• The truths of natural law are determined by observation followed by reflection, for instance: “What are man’s natural ends?”
  • Thus laws that further the achievement by man of his natural ends assists the achievement of the purposes of nature. Such laws, laws that are in accordance with the ultimate purposes of man constitute natural law.
  • Natural law ordains that society should be ordered in such a way as to assist man in fulfilling his purpose.
  • Thus natural law comprises of a body of permanent, eternal truths, truths embodying precepts of universal applicability, part of the immutable order of things, unaffected by changing human beliefs or attitudes.

The Romans

Cicero (106-43 BC):

  • Cicero was a Roman lawyer and statesman. Drawing on Stoic philosophy, he usefully identified the 3 main components of any natural law philosophy:
  • “ True law is right reason in agreement with nature; it is of universal application, unchanging and everlasting….. It is a sin to alter this law, nor is it allowable to repeal any part of it, and it is impossible to abolish it entirely… God is the author of this law, its promulgator and its enforcing Judge.”


  • Cicero concurred with the philosophy of the Stoics
  • Like them, he was inclined to identify nature and reason and to assume that reason was the dominating force in the universe.
  • In his famous definition on natural law, Cicero, in ascribing “natural force” to the law, made it clear that the mind and reason of the intelligent man was the standard by which justice and injustice were to be measured.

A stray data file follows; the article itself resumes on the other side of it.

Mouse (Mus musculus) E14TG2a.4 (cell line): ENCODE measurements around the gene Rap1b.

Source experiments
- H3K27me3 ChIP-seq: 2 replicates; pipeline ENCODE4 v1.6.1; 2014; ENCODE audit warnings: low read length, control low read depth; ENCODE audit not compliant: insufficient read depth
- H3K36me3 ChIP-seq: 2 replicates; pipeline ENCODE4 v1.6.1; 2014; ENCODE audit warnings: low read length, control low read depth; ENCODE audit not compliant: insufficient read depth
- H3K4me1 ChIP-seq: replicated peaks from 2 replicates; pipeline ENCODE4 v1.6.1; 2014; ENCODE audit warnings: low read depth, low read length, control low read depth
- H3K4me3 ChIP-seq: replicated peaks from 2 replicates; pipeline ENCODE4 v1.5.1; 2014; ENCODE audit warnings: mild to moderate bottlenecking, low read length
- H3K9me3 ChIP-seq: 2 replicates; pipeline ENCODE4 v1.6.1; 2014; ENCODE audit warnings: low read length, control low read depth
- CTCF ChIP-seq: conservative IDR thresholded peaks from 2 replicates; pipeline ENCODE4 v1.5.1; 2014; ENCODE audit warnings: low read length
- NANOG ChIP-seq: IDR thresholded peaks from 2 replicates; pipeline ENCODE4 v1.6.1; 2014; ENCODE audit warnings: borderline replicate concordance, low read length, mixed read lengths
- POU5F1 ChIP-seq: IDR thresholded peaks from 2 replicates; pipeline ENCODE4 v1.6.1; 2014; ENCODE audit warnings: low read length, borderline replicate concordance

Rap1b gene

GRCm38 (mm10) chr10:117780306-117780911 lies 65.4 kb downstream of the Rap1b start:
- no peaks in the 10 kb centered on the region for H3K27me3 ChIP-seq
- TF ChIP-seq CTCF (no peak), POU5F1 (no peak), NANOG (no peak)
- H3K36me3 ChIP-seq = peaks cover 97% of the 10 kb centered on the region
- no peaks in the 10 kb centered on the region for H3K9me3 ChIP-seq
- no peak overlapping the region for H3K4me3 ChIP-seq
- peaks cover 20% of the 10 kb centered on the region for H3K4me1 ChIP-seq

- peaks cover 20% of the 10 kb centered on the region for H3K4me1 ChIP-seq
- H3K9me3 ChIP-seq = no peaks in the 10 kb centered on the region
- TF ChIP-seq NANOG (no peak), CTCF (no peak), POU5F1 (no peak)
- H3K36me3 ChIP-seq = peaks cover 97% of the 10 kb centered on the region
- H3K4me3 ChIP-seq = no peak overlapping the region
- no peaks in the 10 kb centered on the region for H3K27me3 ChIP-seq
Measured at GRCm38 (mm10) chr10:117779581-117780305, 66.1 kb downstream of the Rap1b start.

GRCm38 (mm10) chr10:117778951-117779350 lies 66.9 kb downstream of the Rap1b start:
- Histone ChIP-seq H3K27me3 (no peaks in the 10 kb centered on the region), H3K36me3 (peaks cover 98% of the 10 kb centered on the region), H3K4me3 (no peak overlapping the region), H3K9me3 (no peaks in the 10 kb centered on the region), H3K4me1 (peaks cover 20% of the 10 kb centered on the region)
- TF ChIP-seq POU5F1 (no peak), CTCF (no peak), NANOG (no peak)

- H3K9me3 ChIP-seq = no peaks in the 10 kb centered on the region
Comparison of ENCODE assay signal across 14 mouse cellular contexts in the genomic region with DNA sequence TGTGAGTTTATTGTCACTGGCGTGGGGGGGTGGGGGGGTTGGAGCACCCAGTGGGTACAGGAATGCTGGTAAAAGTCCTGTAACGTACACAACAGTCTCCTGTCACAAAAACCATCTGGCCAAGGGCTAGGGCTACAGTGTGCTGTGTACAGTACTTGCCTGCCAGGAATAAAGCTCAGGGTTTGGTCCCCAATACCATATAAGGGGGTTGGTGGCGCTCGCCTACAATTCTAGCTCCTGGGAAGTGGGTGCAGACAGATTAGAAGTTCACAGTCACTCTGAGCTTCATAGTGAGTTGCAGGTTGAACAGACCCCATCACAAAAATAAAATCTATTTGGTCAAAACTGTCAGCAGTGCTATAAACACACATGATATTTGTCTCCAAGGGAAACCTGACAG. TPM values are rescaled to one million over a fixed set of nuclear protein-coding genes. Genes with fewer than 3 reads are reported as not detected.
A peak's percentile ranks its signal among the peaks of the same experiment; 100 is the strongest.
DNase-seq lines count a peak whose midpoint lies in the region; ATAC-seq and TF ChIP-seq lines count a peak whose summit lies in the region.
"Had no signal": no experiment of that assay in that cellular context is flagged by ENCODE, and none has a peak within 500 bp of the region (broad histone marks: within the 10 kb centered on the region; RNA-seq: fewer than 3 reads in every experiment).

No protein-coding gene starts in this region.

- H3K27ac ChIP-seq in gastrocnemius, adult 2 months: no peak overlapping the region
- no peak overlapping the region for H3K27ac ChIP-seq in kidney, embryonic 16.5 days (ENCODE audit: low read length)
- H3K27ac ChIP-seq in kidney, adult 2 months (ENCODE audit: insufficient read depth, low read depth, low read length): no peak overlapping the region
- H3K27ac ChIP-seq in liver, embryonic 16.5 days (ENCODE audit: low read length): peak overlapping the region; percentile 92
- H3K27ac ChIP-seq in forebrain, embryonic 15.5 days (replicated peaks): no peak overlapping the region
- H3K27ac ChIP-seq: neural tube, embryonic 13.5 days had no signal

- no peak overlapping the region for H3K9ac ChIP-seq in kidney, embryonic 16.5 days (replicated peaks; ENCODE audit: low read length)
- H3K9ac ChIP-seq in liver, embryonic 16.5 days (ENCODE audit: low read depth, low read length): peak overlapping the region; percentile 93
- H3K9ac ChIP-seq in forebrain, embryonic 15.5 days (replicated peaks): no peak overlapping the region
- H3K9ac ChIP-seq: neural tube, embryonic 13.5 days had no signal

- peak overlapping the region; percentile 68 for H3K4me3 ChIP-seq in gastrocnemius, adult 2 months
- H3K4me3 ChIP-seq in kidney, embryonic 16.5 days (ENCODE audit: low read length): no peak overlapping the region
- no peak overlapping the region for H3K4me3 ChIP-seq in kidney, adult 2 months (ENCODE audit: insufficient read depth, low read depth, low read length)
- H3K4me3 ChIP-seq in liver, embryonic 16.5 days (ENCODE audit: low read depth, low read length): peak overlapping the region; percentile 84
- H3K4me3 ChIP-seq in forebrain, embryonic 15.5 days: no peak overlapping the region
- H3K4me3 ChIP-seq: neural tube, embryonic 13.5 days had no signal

• Cicero was of the favour of the position that an utterly unjust law lacks the quality of law.

 St. Augustine (354-430 AD):

  • Saint Augustine was a leading Christian theologian, in keeping with Christ’s instructions had written: ‘What does it matter to a man, in this brief mortal life, under whose rule he lives, provided that the rules do not force him to do evil.’
  • “Justice being taken away , what are kingdoms but robber bands enlarged?”
  • For him government became a necessary tool to restrain men from doing evil through the fear of punishment.

St. Aquinas (1225-1274):


  • Aquinas developed the writings of Aristotle to reconcile the secular authority of princes with the theological authority of the Church.
  • Man was meant to live in a polis (state) but a Christian one.
  • Natural law was based on reason, and could be understood by reflecting on the nature of man and God’s purpose in creating him.
  • Law according to Aquinas is a rational ordering of things which concern the common good; promulgated by whoever is in charge with care of the community. To the extent that human law partook of natural law, it would oblige in conscience.
  • Aquinas acknowledged a fact of medieval life that is even more apparent today. That the specific content of particular legal systems cannot be reasoned from general ethical principles. For human law goes beyond the natural law question ‘What am I obliged to do by my conscience?’ This is where according to Aquinas, sanctions play a role.
  • Here again, Aquinas’s system represented an ingenious synthesis of Christian scriptural dogma and Aristotelian philosophy.


Thomas Aquinas further distinguished between 4 different kinds of law: